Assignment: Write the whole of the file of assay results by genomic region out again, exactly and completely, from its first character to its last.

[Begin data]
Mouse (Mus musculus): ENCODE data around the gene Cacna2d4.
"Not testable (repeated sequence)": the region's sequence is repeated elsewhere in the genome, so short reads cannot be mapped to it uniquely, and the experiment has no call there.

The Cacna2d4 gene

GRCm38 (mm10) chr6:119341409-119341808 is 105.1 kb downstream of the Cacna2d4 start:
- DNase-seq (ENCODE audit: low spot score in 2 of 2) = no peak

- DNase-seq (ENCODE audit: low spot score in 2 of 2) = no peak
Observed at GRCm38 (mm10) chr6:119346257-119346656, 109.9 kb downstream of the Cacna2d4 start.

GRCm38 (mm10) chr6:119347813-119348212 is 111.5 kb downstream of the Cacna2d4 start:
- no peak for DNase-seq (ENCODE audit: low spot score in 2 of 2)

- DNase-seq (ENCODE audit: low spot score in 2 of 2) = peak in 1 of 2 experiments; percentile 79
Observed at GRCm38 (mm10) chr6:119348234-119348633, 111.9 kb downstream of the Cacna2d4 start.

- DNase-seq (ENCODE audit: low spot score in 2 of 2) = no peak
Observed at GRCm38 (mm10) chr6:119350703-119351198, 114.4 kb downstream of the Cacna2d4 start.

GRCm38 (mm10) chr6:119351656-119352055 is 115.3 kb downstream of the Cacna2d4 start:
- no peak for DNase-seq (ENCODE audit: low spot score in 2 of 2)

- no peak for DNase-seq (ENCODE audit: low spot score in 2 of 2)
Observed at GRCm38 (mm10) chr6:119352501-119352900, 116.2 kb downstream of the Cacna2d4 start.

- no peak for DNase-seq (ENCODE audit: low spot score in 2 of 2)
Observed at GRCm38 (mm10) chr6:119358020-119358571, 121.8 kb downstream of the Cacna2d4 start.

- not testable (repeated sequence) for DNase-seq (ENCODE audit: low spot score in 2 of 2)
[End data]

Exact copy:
Mouse (Mus musculus): ENCODE data around the gene Cacna2d4.
"Not testable (repeated sequence)": the region's sequence is repeated elsewhere in the genome, so short reads cannot be mapped to it uniquely, and the experiment has no call there.

The Cacna2d4 gene

GRCm38 (mm10) chr6:119341409-119341808 is 105.1 kb downstream of the Cacna2d4 start:
- DNase-seq (ENCODE audit: low spot score in 2 of 2) = no peak

- DNase-seq (ENCODE audit: low spot score in 2 of 2) = no peak
Observed at GRCm38 (mm10) chr6:119346257-119346656, 109.9 kb downstream of the Cacna2d4 start.

GRCm38 (mm10) chr6:119347813-119348212 is 111.5 kb downstream of the Cacna2d4 start:
- no peak for DNase-seq (ENCODE audit: low spot score in 2 of 2)

- DNase-seq (ENCODE audit: low spot score in 2 of 2) = peak in 1 of 2 experiments; percentile 79
Observed at GRCm38 (mm10) chr6:119348234-119348633, 111.9 kb downstream of the Cacna2d4 start.

- DNase-seq (ENCODE audit: low spot score in 2 of 2) = no peak
Observed at GRCm38 (mm10) chr6:119350703-119351198, 114.4 kb downstream of the Cacna2d4 start.

GRCm38 (mm10) chr6:119351656-119352055 is 115.3 kb downstream of the Cacna2d4 start:
- no peak for DNase-seq (ENCODE audit: low spot score in 2 of 2)

- no peak for DNase-seq (ENCODE audit: low spot score in 2 of 2)
Observed at GRCm38 (mm10) chr6:119352501-119352900, 116.2 kb downstream of the Cacna2d4 start.

- no peak for DNase-seq (ENCODE audit: low spot score in 2 of 2)
Observed at GRCm38 (mm10) chr6:119358020-119358571, 121.8 kb downstream of the Cacna2d4 start.

- not testable (repeated sequence) for DNase-seq (ENCODE audit: low spot score in 2 of 2)